Now here comes the seventh secret, good attitude. Our microbiome affects our moods, but our moods also affect our microbiome. Our microbiome produces, consumes and regulates the same neurochemicals that create our emotions. Heck they’re the bacteria that invented these things. They were making serotonin before mammals even existed, right?

SPENCER: We’re learning the language that they wrote. We are using the biochemistry that they created. So again, the microbiome produces, consumes and regulates the neurochemicals that create our emotions. But our emotions also stimulate the growth of various bacteria. So it’s a closed loop, the emotions of fear, anger and stress, which would be adrenaline, noradrenaline and cortisol, stimulate the growth of pathogenic bacteria and increase the virulence of otherwise harmless bacteria. On the other hand, oxytocin the neurotransmitter released with feelings of love and compassion supports a growth of good bacteria and good bacteria also make oxytocin. So it’s a vicious or a virtuous cycle, it’s up to us to decide which ones we want to engage in.

So, in closing of part one, the microbiome is an ancient intelligence with a lineage going back 3.5 billion years. It’s a powerful ally, it’s the ultimate upgrade, and it’s been with you guiding you and protecting you and partnering with you since before you were born. And now that you know the secrets of how to take care of your microbiome, your microbiome can take care of you too. It’s pretty straightforward, feed it oligosaccharides, take a walk every day, add some beans to your diet. Don’t overeat or eat late and stay positive.

MARTIN: You make it sound like a fairy tale! Interesting story to add here is I know that the autonomic nervous system when triggered into the sympathetic side will shut down peristalsis, and shut down digestion. Whereas the parasympathetic is the only time when the peristalsis resumes and elimination continues, or digestion itself continues. And I also found that minerals do have a profound effect on this. Like you can slow the peristalsis down with calcium and speed it up with magnesium. Very, very efficiently.

SPENCER: Most specifically calcium and magnesium are affecting the sympathetic and parasympathetic. So there we have it.

MARTIN: Yeah, that’s right. That’s it, it’s like a seesaw. One is the brake, the other one is the gas, so to speak.

So if you are moving too quickly, you probably could use more calcium. If you’re moving too slowly, you probably could use more magnesium. In fact, I’d be interested in hearing a few sentences about what you think should be done for people whose transit time is too short. I have plenty of those.

SPENCER: So what you’ve got would be something’s going on with the microbiome. The microbiome is saying, get this out of me. Right? So my guess, without having done a deep dive into accelerator transit times is there are bacteria creating short chain fatty acids that are irritating the gut and causing it to go into a dump mode.

MARTIN: Okay. So too much butyric?

SPENCER: I would probably think too much of things like cadaverine, putrescine. Any of that.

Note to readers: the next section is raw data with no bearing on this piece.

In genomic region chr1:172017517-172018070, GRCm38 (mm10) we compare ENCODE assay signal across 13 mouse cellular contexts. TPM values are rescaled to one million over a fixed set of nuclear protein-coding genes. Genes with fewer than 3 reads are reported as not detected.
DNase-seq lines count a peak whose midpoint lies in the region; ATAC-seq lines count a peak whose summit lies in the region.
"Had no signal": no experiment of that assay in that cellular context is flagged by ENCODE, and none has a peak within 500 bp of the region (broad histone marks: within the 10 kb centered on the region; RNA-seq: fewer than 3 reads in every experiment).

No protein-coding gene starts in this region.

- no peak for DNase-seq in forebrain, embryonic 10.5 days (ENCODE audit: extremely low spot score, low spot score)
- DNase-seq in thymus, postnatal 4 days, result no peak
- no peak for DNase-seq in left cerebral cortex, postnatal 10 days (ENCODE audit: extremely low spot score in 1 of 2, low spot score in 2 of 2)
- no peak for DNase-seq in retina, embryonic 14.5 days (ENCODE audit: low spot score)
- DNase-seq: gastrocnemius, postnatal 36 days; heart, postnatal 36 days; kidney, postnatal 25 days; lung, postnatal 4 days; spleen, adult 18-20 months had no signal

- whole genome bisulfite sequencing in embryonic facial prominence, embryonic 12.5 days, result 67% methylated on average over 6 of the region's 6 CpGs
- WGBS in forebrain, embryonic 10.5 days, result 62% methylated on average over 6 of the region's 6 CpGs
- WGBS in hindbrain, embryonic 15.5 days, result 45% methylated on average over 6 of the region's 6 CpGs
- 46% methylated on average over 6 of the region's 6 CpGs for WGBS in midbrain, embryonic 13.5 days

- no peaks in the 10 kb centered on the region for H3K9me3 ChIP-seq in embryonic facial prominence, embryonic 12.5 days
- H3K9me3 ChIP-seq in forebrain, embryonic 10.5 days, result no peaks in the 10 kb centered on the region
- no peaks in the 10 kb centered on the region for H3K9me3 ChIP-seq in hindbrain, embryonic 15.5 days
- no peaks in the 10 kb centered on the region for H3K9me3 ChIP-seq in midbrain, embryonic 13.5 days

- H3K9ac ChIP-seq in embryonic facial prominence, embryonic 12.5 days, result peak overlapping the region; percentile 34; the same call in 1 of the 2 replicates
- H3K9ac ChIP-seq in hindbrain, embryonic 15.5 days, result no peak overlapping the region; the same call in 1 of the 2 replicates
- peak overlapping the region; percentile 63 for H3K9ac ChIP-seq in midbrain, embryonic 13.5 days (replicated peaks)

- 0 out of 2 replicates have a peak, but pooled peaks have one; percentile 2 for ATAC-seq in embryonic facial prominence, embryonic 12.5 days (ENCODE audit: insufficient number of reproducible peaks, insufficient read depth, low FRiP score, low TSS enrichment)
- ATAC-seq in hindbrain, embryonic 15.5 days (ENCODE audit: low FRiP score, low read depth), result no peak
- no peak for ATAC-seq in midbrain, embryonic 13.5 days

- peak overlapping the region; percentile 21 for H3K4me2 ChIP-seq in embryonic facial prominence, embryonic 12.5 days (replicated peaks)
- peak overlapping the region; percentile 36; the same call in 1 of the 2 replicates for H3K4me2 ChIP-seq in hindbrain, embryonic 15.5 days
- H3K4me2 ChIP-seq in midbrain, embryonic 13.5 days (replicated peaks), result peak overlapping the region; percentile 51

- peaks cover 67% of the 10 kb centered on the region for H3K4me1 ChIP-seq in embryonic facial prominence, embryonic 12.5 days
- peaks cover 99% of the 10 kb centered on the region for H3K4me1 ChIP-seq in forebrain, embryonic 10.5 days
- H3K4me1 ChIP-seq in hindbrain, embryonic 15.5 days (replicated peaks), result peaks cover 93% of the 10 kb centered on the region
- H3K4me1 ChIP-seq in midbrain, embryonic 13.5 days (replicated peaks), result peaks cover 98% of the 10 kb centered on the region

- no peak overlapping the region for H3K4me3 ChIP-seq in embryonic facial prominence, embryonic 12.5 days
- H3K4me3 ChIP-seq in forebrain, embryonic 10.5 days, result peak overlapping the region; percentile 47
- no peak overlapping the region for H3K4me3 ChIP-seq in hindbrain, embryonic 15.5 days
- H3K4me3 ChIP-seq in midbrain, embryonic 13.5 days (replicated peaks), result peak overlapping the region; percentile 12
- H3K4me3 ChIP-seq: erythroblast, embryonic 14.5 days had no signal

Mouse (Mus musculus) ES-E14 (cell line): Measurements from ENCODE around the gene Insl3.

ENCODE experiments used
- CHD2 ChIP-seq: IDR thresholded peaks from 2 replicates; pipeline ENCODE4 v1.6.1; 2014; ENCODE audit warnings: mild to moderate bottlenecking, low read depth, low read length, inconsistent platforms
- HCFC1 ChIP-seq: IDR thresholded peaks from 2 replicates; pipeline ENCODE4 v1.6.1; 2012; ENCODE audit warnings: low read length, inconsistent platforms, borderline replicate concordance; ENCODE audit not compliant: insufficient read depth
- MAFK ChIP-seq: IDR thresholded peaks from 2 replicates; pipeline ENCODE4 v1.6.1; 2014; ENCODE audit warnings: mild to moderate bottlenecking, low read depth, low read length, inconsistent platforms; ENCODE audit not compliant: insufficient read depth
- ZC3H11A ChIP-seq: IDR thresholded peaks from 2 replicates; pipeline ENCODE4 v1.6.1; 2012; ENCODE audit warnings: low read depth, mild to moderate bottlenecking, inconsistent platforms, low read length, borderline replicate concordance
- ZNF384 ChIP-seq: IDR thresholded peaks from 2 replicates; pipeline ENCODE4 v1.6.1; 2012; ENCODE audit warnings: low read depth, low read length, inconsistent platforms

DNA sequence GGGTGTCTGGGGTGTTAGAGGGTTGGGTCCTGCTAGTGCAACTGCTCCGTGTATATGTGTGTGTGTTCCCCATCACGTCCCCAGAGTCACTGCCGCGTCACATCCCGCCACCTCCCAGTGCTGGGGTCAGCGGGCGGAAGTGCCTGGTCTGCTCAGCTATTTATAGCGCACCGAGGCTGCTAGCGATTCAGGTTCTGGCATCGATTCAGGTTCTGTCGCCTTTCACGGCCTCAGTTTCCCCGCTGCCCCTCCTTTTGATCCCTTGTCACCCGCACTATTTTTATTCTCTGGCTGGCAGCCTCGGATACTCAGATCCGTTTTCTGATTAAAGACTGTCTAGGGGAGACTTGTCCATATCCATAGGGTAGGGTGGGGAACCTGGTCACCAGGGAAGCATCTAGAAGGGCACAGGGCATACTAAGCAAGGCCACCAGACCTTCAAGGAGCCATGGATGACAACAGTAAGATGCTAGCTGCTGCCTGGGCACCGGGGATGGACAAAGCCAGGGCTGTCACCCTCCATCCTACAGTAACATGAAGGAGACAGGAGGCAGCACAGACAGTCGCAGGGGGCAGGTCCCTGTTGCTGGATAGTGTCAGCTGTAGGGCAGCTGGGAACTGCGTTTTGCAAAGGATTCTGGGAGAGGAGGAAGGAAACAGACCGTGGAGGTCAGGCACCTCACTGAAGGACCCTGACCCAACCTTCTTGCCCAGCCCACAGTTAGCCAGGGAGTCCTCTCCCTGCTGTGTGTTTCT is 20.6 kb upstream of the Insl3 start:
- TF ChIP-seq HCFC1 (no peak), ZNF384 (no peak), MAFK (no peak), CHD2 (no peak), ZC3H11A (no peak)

MARTIN: Yeah. You’re talking about eating too much meat.

SPENCER: Or well, eating more meat than you can digest.

MARTIN: Right? Yes.

SPENCER: Yeah.

MARTIN: Okay. So Spencer, this is awesome. I think it’s a wonderful overview and I would like to perhaps have a few more words about what is in the Panaceum itself specifically, because this is an explanation of why the Panaceum does work. Right?

SPENCER: What I tried to do was recreate what a primitive diet would’ve been for the world’s most successful hunter-gatherer, right. Someone who lived in a place that was incredibly abundant and every time they went out to get food, they got what they wanted. We have eight different oligosaccharides in the mix, and some of them are ones you’ve heard of galacto-oligosaccharide or fructooligosaccharide. And then some are ones that you might never have heard of before, like Isomalto-oligosaccharide and xylo-oligosaccharide. And I put them in proportions that I thought would recreate a microbiome with the right ratios of bacteria, because you don’t want to throw the ratio of bacteria in your gut out of whack. You want for instance, more firmacuties than bacteroides. So there are a few other things in there. There are ellagitannins in there because that particular compound has the magical ability to kill bad bacteria, and yet be a food source for good bacteria.

SPENCER: There are other things that I could have put in, but then I would’ve had less room for the oligosaccharides, which I think are the most important part. And so what I can do is in part two, I can tell you some of the other ingredients that you can go and get and as well as some of the protocols for people who are in more difficult places that don’t necessarily want to wait for their gut to restart itself, that they need to move more quickly.

MARTIN: All right. So the product comes to us as a powder.

SPENCER: Yeah. So that’s what it looks like right there. Yeah. There we go.

MARTIN: It’s a jar of powder.

SPENCER: Yeah.

MARTIN: How much do you take?

SPENCER: Well you would long term take about a quarter of a teaspoon with a meal and it tastes kind of sweet. I mean, these are oligosaccharides, so they’re kinds of sugars. But they’re not the kind of sugars that are going to throw off your own blood sugar. So you can put them on your food or you can mix them with juice. You might do a little bit more in the beginning, if you really like a half a teaspoon, three times a day, if you’re really trying to push or recover a microbiome that’s in a bad way. But long term, a quarter of a teaspoon is more than enough. Like I said, that will give you oligosaccharides on par with the world’s most successful hunter-gatherers.

MARTIN: All right there, we have it. Panaceum, check it out. All right, Life enthusiast. This is Spencer Feldman and Martin Pytela, greeting you from the life-enthusiast.com. You can reach me at 1-866-543-3388, and I’ll answer your questions.

Author: Life Enthusiast